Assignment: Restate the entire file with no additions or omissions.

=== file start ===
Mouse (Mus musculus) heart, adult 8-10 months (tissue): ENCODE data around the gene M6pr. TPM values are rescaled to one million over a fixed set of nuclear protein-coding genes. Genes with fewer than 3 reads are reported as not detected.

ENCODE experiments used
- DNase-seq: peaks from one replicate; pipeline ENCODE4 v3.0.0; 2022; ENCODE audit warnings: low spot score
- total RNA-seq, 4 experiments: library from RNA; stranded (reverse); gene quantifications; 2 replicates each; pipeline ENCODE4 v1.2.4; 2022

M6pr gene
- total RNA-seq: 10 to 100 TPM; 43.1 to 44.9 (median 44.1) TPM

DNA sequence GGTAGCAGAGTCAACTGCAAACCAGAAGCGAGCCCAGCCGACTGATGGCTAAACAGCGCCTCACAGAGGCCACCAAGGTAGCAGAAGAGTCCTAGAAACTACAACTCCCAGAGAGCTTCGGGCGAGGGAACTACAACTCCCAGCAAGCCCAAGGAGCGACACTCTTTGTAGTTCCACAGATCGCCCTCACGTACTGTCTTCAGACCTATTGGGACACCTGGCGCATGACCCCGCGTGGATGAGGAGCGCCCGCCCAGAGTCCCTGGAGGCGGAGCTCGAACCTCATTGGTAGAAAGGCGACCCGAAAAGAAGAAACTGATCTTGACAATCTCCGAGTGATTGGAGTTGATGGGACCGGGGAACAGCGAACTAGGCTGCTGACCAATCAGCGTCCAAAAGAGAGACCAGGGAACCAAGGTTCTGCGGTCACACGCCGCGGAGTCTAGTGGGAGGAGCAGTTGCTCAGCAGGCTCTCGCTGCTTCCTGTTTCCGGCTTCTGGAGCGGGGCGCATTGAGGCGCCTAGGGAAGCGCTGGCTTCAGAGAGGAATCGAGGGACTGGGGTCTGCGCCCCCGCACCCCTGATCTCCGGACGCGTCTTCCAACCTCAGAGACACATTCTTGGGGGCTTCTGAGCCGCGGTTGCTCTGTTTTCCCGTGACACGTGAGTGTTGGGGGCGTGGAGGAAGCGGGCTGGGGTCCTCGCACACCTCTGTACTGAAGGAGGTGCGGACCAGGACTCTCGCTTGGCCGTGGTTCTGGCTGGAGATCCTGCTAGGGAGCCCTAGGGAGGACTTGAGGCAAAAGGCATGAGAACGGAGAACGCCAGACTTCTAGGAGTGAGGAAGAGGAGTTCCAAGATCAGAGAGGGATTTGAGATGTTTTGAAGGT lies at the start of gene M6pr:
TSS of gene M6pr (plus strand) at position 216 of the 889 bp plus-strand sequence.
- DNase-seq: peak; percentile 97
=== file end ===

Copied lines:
Mouse (Mus musculus) heart, adult 8-10 months (tissue): ENCODE data around the gene M6pr. TPM values are rescaled to one million over a fixed set of nuclear protein-coding genes. Genes with fewer than 3 reads are reported as not detected.

ENCODE experiments used
- DNase-seq: peaks from one replicate; pipeline ENCODE4 v3.0.0; 2022; ENCODE audit warnings: low spot score
- total RNA-seq, 4 experiments: library from RNA; stranded (reverse); gene quantifications; 2 replicates each; pipeline ENCODE4 v1.2.4; 2022

M6pr gene
- total RNA-seq: 10 to 100 TPM; 43.1 to 44.9 (median 44.1) TPM

DNA sequence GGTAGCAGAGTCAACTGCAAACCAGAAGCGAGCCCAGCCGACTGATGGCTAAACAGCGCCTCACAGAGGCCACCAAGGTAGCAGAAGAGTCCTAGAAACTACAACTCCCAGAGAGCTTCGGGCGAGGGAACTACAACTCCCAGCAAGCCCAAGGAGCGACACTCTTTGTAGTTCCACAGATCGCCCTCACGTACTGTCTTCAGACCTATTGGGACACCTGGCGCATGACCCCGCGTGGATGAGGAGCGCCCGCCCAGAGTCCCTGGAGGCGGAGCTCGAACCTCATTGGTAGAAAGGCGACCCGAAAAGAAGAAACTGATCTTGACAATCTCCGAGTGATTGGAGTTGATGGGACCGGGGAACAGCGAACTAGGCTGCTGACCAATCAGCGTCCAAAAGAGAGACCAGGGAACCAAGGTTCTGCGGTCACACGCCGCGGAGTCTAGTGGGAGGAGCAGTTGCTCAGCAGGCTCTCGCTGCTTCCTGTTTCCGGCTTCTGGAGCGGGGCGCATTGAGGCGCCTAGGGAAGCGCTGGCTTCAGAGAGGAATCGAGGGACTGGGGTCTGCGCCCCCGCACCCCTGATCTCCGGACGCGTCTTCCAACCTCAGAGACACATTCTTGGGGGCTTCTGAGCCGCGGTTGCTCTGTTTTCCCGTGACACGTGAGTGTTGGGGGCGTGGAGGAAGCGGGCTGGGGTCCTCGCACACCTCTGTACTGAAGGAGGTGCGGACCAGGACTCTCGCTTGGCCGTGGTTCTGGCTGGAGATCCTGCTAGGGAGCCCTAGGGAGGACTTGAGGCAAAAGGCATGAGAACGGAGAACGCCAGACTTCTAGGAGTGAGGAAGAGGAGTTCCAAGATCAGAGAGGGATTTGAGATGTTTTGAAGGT lies at the start of gene M6pr:
TSS of gene M6pr (plus strand) at position 216 of the 889 bp plus-strand sequence.
- DNase-seq: peak; percentile 97